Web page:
Taiwan’s China-Backing Party Faces Crisis After Election Defeat

(Bloomberg) -- Taiwan’s main opposition party had pinned its hopes of winning the recent presidential election on convincing voters it would serve their interests, not China’s. But the Kuomintang’s central pitch was undercut by one of its own just days before polls opened.

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“You can never fight a war with the mainland. You can never win,” former President Ma Ying-jeou told German broadcaster Deutsche Welle. The comments by Ma, who remains a senior figure within the KMT, indicated Taiwan is too powerless to stand up to Beijing, undermining the party’s messaging.

Hou Yu-ih, the KMT’s candidate, immediately distanced himself from Ma, saying their views “differed.” The former president was also reportedly not invited to the party’s election night rally. But voters were unswayed. The KMT lost an unprecedented third presidential term in a row.

The incident highlights a crisis within Taiwan’s oldest political party: How to appeal to voters who increasingly see themselves as distinct from China, while satisfying the party’s influential old guard who favor eventual unification.

“Its narrative on engaging with China is less favored by today’s young voters,” said Jason Hsu, a former KMT legislator. “In the past, we’ve seen efforts by members to be more modern, but those efforts were shut down.”

See: Xi Has Few Good Options After Winnable Taiwan Vote Slips Away

Tracing its origins back to 1894, the party was instrumental in overthrowing the Qing dynasty and establishing the Republic of China. The KMT ruled China through much of the first half of the 20th century until defeat by Mao Zedong’s Communists in 1949 forced it to flee to Taiwan. There it ruled for decades as an authoritarian one-party state before implementing democratic reforms in the late 1980s and early 1990s.

Now, 28 years after Taiwan’s first democratic presidential election, it is facing a crisis of relevance. Hou lost by almost a million votes to Vice President Lai Ching-te of the Democratic Progressive Party, which has defended Taiwan’s autonomy against threats from China.

The result marks a troubling moment for the KMT. While the party increased its share of the vote from 2020, many voters remain distrustful of its commitment to eventual unification with China, especially under the increasingly authoritarian government of President Xi Jinping.

“The KMT has a pro-China problem,” said Professor Chia-hung Tsai, a research fellow at National Chengchi University’s Election Study Center. “Certainly they can distinguish themselves from other parties by claiming they understand China more, but China is becoming more coercive and less popular in the world, so that’s why the KMT lost its presidential bid this year.”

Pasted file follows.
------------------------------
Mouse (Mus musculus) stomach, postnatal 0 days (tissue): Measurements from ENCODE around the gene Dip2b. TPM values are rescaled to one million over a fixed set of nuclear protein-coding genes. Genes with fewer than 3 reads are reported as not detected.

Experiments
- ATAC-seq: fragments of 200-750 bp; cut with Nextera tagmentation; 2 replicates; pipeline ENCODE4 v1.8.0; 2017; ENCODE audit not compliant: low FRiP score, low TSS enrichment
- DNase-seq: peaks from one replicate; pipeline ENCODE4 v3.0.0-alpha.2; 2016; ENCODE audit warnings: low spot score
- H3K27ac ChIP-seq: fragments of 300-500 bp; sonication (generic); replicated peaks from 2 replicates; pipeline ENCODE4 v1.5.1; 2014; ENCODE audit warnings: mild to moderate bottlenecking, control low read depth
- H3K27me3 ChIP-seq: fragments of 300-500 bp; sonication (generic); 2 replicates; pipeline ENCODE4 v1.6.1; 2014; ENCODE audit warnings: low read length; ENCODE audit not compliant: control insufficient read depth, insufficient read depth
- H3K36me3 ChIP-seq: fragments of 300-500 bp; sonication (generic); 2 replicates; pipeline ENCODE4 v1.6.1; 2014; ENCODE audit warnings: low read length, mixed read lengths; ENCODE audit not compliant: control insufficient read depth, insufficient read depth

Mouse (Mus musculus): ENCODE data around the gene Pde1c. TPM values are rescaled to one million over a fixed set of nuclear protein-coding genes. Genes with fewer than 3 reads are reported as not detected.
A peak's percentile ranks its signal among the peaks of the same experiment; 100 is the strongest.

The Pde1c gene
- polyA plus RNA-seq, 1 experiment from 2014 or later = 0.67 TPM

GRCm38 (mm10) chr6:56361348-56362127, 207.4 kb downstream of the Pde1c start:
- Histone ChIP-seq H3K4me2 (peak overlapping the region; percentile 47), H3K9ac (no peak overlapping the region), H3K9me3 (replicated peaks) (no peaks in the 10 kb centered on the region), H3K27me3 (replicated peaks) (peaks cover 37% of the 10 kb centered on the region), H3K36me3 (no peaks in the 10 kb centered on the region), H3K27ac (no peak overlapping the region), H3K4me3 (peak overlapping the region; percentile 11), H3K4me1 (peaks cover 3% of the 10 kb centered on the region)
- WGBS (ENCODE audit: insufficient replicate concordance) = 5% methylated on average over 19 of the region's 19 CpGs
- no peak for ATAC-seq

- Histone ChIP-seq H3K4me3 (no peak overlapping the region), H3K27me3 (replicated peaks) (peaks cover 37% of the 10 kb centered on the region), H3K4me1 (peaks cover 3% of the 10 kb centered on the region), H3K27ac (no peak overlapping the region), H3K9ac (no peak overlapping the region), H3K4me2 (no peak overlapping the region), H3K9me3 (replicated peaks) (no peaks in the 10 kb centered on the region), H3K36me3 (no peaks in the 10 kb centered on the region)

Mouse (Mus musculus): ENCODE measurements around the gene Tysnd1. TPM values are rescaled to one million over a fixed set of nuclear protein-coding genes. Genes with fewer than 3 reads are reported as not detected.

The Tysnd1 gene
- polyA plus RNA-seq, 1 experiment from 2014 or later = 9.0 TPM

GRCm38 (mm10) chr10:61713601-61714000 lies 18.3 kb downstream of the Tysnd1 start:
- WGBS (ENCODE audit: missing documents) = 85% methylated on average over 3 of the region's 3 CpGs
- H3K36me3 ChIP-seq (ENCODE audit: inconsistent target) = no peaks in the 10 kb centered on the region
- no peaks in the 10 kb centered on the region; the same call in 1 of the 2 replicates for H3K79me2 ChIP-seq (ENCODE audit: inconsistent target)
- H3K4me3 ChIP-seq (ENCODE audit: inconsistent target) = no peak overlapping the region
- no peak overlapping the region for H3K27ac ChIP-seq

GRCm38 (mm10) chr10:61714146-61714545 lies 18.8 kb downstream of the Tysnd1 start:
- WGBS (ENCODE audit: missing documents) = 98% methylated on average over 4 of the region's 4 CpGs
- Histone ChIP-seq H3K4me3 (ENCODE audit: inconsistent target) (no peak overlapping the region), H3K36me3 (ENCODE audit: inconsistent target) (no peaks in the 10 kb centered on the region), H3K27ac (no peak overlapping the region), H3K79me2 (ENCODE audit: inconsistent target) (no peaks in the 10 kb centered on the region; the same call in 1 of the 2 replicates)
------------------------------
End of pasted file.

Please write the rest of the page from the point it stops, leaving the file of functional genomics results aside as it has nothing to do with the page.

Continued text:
The loss was also a blow for Beijing, which prefers the KMT as its negotiating partner in Taipei and has labeled the DPP’s Lai a separatist who risks sparking a war. And while the KMT increased its presence in the legislature to 52 seats, one more than the DPP, it fell short of its goal of a majority. The upstart Taiwan People’s Party now controls the balance of power in the assembly, with its eight seats vital to securing a majority in any vote on legislation.

With Hou’s campaign struggling to close the gap with Lai in the final months of the campaign, former President Ma emerged as a key player behind a bid to create a joint opposition ticket between the KMT and the TPP, which ultimately imploded in a public display of bickering.

Ma’s involvement indicates he remains “a pretty powerful figure” in the KMT, said Sarah Newland, assistant professor of government at Smith College in Massachusetts. “They haven’t been able to figure out how to move into a new ideological basis that will both satisfy the party’s old guard and appeal to Taiwan voters.”

In its charter, the KMT makes clear its wish to “unite the people,” “oppose separatism” and “champion the interests of the Chinese nation.” But there is a shrinking market for those goals in Taiwan. Only 11.8% of Taiwanese respondents support unifying with China, according to a Taiwan Public Opinion Foundation poll in August, while 48.9% back formal independence and 26.9% prefer the status quo.

The island’s roughly three decades of democracy have also fostered a growing sense of self-identity, according to a long-running study by National Chengchi University.

Another issue looming over the KMT is its finances. In 1998, it was the richest party in the world, with assets worth NT$91.8 billion ($2.9 billion), according to the party.

That’s changed. A government probe into improper gains during the KMT’s four decades of authoritarian rule hit party coffers. The KMT’s assets stood at $20.2 billion in 2022, of which $19.7 billion are frozen or limited in how they can be used, according to a party financial declaration.

Still, the KMT remains a significant force in Taiwanese politics, particularly on a local level. As well as being the largest party in the legislature, it controls 14 of Taiwan’s 22 cities and counties versus the DPP’s six.

“The KMT built an incredibly strong network of voter mobilization down to the ultra local level,” said Newland. “People don’t tend to vote on independence-unification issues in local races, so they’re much more willing to vote for the KMT.”

This latest loss could be a moment of reckoning for the party. “This defeat is not necessarily a bad thing if the KMT can change from within,” said Hsu. “It doesn’t mean it has to disconnect with China, but it needs to provide a more convincing narrative that it’s a party that can trusted when it comes to China.”

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